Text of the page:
The com­pa­nies an­nounced Mon­day that Ex­elix­is will pay $15 mil­lion up­front in the re­vised deal, with mile­stones and roy­al­ties undis­closed. There is al­so fund­ing for the op­tion to nom­i­nate up to 20 ad­di­tion­al tar­gets in on­col­o­gy, and Ex­elix­is said it will own all an­ti­body se­quences dis­cov­ered from the col­lab­o­ra­tion in all dis­ease ar­eas.

“As Ex­elix­is seeks to build a dif­fer­en­ti­at­ed next-gen­er­a­tion pipeline in on­col­o­gy, we’re lever­ag­ing In­ven­ra’s ex­per­tise in an­ti­body and bis­pe­cif­ic dis­cov­ery to pro­vide key build­ing blocks for po­ten­tial fu­ture Ex­elix­is bi­o­log­ics, in­clud­ing an­ti­body-drug con­ju­gates,” Ex­elix­is CSO Pe­ter Lamb said in a state­ment.

All of the pro­grams un­der this col­lab­o­ra­tion have yet to move past the pre­clin­i­cal stage, and tar­gets re­main undis­closed. — Max Gel­man

Gas­tric can­cer CAR-T ther­a­py li­censed to Gra­cell

Two Chi­nese biotechs have reached a li­cense agree­ment to de­vel­op cell ther­a­py for sol­id tu­mors.

Gra­cell Biotech­nolo­gies and Fu­ture­Gen Bio­pharm will col­lab­o­rate to de­ploy Fu­ture­Gen’s Claudin 18.2 an­ti­bod­ies to make, man­u­fac­ture and com­mer­cial­ize a cell ther­a­py for pa­tients with gas­tric or gas­troe­sophageal junc­tion can­cer, pan­cre­at­ic can­cer and esophageal can­cer.

Gas­tric can­cer is one of the most di­ag­nosed can­cers in the world, the com­pa­nies said in a press re­lease, and there were over 1 mil­lion deaths in 2018 alone.

“Gra­cell has been mak­ing sig­nif­i­cant progress in de­vel­op­ing in­no­v­a­tive CAR-T ther­a­pies for sol­id tu­mors as well as hema­to­log­i­cal ma­lig­nan­cies,” Gra­cell CEO William (Wei) Cao said in a press re­lease. “This part­ner­ship with Fu­ture­Gen marks an­oth­er key mile­stone in our per­sis­tent ef­forts for treat­ing sol­id tu­mors. Mov­ing for­ward, we ex­pect to ex­plore more strate­gic al­liances to iden­ti­fy ad­di­tion­al tar­gets that max­i­mize the val­ue of our high­ly dif­fer­en­ti­at­ed tech­nol­o­gy plat­forms and even­tu­al­ly ben­e­fit can­cer pa­tients world­wide.”

Fu­ture­Gen will re­ceive pay­ment up­front, though that num­ber was not dis­closed. The com­pa­ny will be el­i­gi­ble for mile­stone pay­ments and roy­al­ties. — Josh Sul­li­van

Pi­o­neer­ing Click Chem­istry in Hu­mans

Reimagining cancer treatments

Cancer is a leading cause of death worldwide, accounting for nearly 10 million deaths in 2020, which is nearly one in six deaths. Recently, we have seen incredible advances in novel cancer therapies such as immune checkpoint inhibitors, cell therapies, and antibody-drug conjugates that have revamped cancer care and improved survival rates for patients.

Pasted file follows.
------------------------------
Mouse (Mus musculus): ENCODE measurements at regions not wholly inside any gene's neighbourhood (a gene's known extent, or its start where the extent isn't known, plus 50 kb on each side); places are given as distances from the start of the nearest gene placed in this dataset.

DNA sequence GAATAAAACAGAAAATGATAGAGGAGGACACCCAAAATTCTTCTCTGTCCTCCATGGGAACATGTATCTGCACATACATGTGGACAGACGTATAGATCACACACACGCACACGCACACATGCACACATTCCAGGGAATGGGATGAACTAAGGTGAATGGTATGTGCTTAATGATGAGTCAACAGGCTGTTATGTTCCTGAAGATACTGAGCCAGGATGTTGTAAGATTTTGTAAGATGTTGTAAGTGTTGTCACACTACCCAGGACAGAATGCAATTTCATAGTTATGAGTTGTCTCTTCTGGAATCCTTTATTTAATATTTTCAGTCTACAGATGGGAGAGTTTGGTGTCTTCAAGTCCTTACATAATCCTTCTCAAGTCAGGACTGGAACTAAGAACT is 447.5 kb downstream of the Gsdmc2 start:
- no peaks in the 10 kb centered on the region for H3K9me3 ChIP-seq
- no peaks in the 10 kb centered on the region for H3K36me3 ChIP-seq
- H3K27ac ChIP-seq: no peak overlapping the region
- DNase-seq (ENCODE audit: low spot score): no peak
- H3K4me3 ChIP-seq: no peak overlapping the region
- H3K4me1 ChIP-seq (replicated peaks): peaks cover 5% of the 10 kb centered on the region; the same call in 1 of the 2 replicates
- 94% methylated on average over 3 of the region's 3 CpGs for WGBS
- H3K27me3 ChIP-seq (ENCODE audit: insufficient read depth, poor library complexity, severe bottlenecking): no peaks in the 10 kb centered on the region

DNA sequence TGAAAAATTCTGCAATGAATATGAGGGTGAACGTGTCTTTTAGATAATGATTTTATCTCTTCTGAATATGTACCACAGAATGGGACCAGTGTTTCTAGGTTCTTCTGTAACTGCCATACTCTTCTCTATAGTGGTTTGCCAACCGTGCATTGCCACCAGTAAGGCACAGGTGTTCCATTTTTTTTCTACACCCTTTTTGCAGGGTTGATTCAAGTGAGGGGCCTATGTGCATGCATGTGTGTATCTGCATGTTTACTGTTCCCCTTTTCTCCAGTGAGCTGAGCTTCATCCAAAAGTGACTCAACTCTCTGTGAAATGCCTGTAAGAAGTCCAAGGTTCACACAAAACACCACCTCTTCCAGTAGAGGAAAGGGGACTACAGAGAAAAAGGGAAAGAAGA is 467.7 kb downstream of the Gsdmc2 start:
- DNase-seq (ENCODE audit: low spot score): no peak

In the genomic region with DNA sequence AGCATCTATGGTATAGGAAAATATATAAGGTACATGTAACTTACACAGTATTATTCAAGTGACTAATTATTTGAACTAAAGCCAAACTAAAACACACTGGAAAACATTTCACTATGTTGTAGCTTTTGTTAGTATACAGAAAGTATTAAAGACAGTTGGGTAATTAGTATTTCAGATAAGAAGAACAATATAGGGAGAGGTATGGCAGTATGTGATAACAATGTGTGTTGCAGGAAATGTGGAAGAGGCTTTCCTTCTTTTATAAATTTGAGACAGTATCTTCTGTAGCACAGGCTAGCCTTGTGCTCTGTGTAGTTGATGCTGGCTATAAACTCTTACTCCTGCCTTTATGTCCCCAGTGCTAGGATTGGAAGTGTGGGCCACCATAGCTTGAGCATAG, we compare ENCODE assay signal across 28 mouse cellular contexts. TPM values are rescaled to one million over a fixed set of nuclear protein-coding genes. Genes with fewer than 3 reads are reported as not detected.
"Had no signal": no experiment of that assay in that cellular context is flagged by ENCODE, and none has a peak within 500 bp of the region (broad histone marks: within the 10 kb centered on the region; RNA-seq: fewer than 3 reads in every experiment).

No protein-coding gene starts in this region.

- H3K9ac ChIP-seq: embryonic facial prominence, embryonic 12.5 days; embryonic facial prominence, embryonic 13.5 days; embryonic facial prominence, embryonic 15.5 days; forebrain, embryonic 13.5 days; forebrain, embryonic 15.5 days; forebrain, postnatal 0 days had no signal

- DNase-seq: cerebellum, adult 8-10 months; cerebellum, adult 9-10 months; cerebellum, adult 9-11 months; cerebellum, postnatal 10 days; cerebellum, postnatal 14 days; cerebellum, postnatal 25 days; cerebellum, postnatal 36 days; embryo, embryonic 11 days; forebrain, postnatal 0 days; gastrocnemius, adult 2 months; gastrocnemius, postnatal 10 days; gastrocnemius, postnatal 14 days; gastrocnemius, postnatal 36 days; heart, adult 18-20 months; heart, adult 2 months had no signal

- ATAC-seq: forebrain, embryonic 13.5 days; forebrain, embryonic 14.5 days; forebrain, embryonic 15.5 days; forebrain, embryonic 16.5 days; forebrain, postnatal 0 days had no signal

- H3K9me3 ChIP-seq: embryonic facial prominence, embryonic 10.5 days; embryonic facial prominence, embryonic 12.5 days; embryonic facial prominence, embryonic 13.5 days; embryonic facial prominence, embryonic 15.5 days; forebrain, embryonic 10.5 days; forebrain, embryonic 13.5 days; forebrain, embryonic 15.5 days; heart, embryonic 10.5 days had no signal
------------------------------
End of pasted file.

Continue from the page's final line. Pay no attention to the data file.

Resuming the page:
Despite this significant progress in therapeutic targeting, why are we still seeing such a high mortality rate? The reason is that promising therapies are often limited by their therapeutic index, which is a measure of the effective dose of a drug, relative to its safety. If we could broaden the therapeutic indices of currently available medicines, it would revolutionize cancer treatments. We are still on the quest to find the ultimate cancer medicine – highly effective in several cancer types, safe, and precisely targeted to the tumor site.

Ivan Cheung, Eisai US chairman and CEO

Bio­gen, Ei­sai re­fresh amy­loid hy­poth­e­sis with PhI­II show­ing Alzheimer's med slows cog­ni­tive de­cline

In the first look at Phase III data for lecanemab, Eisai and Biogen’s follow-up Alzheimer’s drug to the embattled Aduhelm launch, results show the drug passed with flying colors on a test looking at memory, problem solving and other dementia metrics.

One of the most-watched Alzheimer’s therapies in the clinic, lecanemab met the study’s primary goal on the CDR-SB — Clinical Dementia Rating-Sum of Boxes — giving the biotech the confidence to ask for full approval in the US, EU and Japan by next March 31. The experimental drug reduced clinical decline on the scale by 27% compared to placebo at 18 months, the companies said Tuesday night Eastern time and Wednesday morning in Japan.

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Nooman Haque, head of life sciences and healthcare at Silicon Valley Bank, and John Carroll

I’m head­ed to Lon­don soon for #EU­BIO22. Care to join me?

It was great getting back to a live ESMO conference/webinar in Paris followed by a live pop-up event for the Endpoints 11 in Boston. We’re staying on the road in October with our return for a live/streaming EUBIO22 in London.